Advent Reflection, Sunday, December 8, 2019
By: Ashley Cameron
Recently, I attended a retreat at Shrine Mont with the Commission on Ministry. I won’t bore you with the breakdown of the commission and committee structure of the Diocese of Virginia. All you need to know is that the retreat consisted of priests, deacons, and lay people who in some way have an impact on the discernment and formation of new clergy in the Episcopal Church. The theme of the 24 hours was “the Good News of God in Christ.” We as the leaders and people of the Church have good news to share. But how are we doing that?
At one point, we were asked to imagine an unchurched neighbor approaches you and asks you, “Who is Jesus? And what does he have to do with me?” Then we were asked to share with someone in the room, “What words would you use in response to that person?”
Now, stop for a moment. How would you answer that question?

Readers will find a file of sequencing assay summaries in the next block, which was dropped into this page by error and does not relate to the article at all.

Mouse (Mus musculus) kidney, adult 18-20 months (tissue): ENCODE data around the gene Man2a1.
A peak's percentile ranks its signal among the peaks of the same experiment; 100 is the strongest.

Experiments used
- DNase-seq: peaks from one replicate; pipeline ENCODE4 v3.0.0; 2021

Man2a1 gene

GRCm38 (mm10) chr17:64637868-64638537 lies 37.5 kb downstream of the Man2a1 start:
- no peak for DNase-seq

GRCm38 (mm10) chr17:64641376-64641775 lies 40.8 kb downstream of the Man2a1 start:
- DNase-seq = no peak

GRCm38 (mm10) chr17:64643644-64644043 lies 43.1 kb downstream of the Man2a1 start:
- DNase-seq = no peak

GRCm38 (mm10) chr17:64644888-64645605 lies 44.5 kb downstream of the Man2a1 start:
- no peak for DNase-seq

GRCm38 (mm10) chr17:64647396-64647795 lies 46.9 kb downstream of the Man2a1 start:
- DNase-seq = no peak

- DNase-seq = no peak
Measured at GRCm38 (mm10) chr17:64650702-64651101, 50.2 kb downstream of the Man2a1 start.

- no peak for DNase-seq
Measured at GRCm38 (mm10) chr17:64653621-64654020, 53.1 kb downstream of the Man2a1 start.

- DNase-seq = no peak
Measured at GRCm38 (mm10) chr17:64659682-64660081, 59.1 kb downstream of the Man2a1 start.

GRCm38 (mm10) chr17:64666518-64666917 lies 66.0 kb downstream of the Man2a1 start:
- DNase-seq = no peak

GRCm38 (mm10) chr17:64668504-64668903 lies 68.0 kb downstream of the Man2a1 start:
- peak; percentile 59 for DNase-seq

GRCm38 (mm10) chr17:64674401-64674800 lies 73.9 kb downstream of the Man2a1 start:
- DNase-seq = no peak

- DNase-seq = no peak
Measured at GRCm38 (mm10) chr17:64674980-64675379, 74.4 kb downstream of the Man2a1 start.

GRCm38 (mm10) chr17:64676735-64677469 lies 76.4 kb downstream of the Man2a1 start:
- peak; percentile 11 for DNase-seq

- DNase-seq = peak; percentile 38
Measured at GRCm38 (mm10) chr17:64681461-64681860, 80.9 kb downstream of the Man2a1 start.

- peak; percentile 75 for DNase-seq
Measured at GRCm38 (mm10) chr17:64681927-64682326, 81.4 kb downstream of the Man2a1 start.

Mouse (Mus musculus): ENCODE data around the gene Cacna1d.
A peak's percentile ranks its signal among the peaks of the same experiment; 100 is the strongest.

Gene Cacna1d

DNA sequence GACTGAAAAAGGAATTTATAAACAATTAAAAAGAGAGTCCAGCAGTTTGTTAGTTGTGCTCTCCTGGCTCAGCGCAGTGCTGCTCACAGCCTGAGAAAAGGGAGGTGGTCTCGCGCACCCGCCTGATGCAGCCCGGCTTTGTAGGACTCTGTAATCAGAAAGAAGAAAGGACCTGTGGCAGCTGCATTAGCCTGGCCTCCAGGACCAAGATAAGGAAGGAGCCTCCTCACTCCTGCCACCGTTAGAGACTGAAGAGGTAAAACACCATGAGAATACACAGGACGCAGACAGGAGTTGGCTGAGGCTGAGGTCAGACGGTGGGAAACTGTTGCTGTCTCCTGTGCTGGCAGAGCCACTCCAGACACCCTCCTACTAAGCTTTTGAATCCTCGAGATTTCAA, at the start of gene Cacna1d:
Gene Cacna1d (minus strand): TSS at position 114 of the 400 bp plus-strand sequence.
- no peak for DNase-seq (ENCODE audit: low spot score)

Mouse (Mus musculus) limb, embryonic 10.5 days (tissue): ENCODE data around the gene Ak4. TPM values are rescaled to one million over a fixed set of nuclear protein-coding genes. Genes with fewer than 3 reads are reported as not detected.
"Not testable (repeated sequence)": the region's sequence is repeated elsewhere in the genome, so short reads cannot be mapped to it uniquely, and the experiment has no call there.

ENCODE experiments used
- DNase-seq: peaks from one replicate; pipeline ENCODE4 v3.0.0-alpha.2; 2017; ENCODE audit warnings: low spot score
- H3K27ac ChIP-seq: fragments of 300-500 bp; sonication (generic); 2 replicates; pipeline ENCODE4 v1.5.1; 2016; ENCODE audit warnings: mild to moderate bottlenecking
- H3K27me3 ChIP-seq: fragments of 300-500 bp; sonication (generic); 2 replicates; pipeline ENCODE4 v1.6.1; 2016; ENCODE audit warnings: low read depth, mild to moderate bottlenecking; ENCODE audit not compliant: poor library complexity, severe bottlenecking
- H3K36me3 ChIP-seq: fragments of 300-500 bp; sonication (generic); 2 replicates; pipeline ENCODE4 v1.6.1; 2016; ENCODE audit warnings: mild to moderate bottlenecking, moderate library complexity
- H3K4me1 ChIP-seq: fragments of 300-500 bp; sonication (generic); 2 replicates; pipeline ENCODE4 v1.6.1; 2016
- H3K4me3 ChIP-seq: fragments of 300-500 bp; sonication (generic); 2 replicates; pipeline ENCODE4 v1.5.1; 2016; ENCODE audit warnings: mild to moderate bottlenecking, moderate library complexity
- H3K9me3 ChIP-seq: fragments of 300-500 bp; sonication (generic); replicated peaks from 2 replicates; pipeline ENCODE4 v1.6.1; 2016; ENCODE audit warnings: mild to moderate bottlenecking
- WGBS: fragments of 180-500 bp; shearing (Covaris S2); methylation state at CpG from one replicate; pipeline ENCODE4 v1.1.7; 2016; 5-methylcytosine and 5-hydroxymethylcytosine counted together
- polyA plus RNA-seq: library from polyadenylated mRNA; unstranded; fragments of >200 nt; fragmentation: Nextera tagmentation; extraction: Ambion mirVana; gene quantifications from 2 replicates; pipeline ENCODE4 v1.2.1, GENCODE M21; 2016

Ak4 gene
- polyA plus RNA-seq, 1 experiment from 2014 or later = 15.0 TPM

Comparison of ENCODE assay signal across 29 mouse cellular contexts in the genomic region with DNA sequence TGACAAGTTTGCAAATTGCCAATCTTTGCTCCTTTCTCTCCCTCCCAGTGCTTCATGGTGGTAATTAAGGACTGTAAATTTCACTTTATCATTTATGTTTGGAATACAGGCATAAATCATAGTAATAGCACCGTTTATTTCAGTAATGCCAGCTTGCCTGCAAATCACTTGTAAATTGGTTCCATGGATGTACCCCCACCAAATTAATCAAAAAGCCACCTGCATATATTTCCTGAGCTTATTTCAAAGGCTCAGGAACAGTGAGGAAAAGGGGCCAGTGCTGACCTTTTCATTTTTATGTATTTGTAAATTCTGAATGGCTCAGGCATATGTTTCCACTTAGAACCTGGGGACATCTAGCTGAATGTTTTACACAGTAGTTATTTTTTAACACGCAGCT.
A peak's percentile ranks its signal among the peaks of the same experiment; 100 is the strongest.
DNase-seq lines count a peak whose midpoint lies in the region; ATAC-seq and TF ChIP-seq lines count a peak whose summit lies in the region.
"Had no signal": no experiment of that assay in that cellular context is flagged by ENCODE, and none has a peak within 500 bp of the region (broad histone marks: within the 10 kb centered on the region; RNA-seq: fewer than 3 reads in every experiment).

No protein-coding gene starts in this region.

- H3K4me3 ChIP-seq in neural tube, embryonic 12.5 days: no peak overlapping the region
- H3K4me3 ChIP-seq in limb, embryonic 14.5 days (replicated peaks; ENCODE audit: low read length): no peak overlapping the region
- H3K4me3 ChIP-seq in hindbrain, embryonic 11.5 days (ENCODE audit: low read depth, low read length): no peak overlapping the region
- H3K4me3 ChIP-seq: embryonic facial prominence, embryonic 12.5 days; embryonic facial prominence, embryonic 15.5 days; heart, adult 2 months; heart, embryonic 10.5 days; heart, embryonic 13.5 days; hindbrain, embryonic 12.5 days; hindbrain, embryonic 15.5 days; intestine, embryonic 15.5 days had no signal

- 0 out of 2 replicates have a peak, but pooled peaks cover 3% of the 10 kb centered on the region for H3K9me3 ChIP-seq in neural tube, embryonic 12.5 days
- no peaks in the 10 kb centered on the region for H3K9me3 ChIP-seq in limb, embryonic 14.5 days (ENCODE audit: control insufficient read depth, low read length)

In all honesty, I was super uncomfortable with the question at first. And I truly didn’t know how to answer. Most of my millennial friends are “unchurched” and trust me, I never bring up this guy, Jesus, with them. But they also never ask.
But in today’s Gospel, we have John the Baptist, the guy who eats locusts and honey, and definitely doesn’t brush his hair or wear shoes, shouting to anyone who would listen about preparing the way of the Lord. And people flock to him to hear this good news. “One who is more powerful than I is coming after me.”
Being a Christian is believing that the word became flesh and dwells among us. Isn’t part of our role as Episcopalians to “reclaim” Jesus? I recently heard the Presiding Bishop say, “I have had the experience of reading the Gospels and then listening to the characterizations of Christianity in the public sphere. And just feeling and knowing that there’s a disconnect between what I’m reading about Jesus and what I’m hearing about the Christian faith… where I’ve said, ‘Wait a minute. That’s not the Jesus that I’m hearing in these Gospels.’”
Coming back to the retreat exercise, people’s answers sounded like – the embodiment of Christ; a life-giving, loving, liberating Jesus; the living God who came and walked among us; the one who came and listened to our stories and then shared the story of God’s love.
So in this time of preparation for this baby Jesus to be born, ask yourself how you would answer that question. Who is Jesus to you? How do you share the good news of Christ?